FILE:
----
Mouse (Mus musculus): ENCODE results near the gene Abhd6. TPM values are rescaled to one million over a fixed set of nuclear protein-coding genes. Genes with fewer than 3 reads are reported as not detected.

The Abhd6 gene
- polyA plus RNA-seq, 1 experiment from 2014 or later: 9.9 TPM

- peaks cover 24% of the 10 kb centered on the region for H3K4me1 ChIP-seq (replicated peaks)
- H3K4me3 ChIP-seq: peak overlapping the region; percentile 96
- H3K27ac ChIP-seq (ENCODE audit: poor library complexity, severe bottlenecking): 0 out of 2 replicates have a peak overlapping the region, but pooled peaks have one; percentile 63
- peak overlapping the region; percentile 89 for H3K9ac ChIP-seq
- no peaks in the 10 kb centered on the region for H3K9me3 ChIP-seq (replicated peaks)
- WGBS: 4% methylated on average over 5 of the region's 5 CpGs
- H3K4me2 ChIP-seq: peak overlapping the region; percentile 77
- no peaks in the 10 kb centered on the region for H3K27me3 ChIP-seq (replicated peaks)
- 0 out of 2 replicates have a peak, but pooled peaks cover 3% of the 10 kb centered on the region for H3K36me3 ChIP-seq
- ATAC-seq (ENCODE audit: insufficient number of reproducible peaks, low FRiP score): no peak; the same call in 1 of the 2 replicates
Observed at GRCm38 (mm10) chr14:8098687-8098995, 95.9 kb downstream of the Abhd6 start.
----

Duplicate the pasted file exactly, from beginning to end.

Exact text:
Mouse (Mus musculus): ENCODE results near the gene Abhd6. TPM values are rescaled to one million over a fixed set of nuclear protein-coding genes. Genes with fewer than 3 reads are reported as not detected.

The Abhd6 gene
- polyA plus RNA-seq, 1 experiment from 2014 or later: 9.9 TPM

- peaks cover 24% of the 10 kb centered on the region for H3K4me1 ChIP-seq (replicated peaks)
- H3K4me3 ChIP-seq: peak overlapping the region; percentile 96
- H3K27ac ChIP-seq (ENCODE audit: poor library complexity, severe bottlenecking): 0 out of 2 replicates have a peak overlapping the region, but pooled peaks have one; percentile 63
- peak overlapping the region; percentile 89 for H3K9ac ChIP-seq
- no peaks in the 10 kb centered on the region for H3K9me3 ChIP-seq (replicated peaks)
- WGBS: 4% methylated on average over 5 of the region's 5 CpGs
- H3K4me2 ChIP-seq: peak overlapping the region; percentile 77
- no peaks in the 10 kb centered on the region for H3K27me3 ChIP-seq (replicated peaks)
- 0 out of 2 replicates have a peak, but pooled peaks cover 3% of the 10 kb centered on the region for H3K36me3 ChIP-seq
- ATAC-seq (ENCODE audit: insufficient number of reproducible peaks, low FRiP score): no peak; the same call in 1 of the 2 replicates
Observed at GRCm38 (mm10) chr14:8098687-8098995, 95.9 kb downstream of the Abhd6 start.